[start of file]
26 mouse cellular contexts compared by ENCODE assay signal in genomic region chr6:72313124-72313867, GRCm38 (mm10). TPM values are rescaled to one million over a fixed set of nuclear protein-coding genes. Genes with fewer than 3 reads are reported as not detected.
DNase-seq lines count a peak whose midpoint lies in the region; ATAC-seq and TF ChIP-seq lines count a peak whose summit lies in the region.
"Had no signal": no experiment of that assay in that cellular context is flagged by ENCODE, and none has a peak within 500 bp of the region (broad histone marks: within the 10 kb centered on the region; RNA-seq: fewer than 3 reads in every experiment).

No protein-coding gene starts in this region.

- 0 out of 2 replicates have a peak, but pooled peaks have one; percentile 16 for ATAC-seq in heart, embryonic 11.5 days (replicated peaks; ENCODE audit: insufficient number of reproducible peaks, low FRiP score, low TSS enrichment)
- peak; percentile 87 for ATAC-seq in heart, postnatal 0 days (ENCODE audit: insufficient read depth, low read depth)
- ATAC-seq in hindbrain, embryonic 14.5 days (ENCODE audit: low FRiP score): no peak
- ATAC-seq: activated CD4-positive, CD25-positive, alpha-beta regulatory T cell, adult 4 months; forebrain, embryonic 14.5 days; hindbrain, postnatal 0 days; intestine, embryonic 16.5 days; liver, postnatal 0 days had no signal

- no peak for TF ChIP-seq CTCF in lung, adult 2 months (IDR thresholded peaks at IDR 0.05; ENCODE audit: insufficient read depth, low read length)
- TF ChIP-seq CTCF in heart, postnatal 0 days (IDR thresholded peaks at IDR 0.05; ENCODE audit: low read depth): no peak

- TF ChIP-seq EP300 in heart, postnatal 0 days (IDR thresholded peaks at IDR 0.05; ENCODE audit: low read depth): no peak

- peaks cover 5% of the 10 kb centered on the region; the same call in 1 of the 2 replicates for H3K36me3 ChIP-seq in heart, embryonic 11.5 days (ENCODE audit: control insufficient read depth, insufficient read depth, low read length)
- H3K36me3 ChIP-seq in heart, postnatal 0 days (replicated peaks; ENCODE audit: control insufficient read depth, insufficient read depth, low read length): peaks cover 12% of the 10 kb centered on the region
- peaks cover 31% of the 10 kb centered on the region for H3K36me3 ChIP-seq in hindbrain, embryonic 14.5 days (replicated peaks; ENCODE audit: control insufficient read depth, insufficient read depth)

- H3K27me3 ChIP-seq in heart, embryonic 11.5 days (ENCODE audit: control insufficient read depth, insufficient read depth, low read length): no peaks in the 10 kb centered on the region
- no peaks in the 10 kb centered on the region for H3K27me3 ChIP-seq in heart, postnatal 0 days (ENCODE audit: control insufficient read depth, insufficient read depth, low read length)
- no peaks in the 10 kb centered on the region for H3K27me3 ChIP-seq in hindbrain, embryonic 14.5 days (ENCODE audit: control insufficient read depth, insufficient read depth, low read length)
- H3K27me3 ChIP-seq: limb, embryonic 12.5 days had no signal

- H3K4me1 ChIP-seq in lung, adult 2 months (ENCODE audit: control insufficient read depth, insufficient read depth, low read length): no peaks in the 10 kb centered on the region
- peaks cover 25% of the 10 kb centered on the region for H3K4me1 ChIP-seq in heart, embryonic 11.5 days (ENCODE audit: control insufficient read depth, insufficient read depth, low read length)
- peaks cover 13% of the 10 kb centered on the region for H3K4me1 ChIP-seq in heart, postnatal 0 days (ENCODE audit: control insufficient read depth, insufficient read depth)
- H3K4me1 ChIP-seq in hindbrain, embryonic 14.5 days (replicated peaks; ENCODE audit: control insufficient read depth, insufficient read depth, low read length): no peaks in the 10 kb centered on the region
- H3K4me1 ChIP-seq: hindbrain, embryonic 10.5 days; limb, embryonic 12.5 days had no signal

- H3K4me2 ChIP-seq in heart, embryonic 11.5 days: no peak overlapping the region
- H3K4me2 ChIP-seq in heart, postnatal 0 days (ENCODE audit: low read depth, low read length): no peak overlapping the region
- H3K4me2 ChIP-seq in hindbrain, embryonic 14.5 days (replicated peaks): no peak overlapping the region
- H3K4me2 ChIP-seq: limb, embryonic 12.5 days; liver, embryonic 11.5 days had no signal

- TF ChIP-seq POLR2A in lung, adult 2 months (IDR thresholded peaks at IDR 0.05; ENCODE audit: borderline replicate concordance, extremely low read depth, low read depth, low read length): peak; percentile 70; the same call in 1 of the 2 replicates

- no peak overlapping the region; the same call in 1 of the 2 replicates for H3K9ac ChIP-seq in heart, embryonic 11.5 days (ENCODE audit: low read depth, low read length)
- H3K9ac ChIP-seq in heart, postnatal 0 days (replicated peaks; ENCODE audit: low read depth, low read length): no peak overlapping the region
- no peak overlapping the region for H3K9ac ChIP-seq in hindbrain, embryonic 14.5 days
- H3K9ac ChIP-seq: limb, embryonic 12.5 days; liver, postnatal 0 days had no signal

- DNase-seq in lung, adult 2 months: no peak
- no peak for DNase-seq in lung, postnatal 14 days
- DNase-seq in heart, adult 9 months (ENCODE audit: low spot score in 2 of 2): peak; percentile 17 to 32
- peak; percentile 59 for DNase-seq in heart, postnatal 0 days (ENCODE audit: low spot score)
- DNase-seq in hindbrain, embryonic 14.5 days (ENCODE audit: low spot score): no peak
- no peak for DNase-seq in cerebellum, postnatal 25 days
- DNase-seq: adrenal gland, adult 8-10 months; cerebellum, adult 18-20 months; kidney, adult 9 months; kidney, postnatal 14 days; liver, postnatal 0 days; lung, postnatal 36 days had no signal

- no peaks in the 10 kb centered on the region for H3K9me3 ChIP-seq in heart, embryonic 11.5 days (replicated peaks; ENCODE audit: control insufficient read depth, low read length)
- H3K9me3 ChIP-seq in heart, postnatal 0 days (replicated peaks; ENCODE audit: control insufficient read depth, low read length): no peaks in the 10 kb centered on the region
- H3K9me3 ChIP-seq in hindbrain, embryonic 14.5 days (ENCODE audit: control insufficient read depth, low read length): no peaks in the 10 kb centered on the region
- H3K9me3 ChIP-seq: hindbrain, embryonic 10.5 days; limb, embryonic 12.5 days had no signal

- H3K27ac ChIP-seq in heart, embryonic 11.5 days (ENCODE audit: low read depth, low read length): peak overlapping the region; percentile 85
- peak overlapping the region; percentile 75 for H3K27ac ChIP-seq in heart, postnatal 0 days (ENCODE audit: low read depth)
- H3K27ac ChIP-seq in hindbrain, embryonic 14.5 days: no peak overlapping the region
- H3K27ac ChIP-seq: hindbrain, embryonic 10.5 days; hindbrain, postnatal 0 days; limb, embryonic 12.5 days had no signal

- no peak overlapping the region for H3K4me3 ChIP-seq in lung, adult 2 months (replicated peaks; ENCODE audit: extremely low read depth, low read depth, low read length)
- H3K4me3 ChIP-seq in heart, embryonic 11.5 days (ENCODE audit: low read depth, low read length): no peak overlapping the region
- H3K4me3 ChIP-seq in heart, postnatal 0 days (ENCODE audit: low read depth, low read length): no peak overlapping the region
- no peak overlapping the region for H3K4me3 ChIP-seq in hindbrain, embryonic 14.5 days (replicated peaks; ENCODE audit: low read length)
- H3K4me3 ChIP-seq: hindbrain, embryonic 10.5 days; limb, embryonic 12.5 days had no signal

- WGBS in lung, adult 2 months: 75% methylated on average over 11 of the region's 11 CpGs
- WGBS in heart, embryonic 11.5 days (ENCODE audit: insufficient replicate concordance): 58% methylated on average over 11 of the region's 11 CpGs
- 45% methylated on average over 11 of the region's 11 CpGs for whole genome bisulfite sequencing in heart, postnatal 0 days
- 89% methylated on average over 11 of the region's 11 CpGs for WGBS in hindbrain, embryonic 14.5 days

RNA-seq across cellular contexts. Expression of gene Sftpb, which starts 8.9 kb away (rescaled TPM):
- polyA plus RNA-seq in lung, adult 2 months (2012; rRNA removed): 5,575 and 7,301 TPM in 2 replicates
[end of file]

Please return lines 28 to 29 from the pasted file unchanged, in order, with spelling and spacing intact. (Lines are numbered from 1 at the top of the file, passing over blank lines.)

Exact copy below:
- TF ChIP-seq POLR2A in lung, adult 2 months (IDR thresholded peaks at IDR 0.05; ENCODE audit: borderline replicate concordance, extremely low read depth, low read depth, low read length): peak; percentile 70; the same call in 1 of the 2 replicates

- no peak overlapping the region; the same call in 1 of the 2 replicates for H3K9ac ChIP-seq in heart, embryonic 11.5 days (ENCODE audit: low read depth, low read length)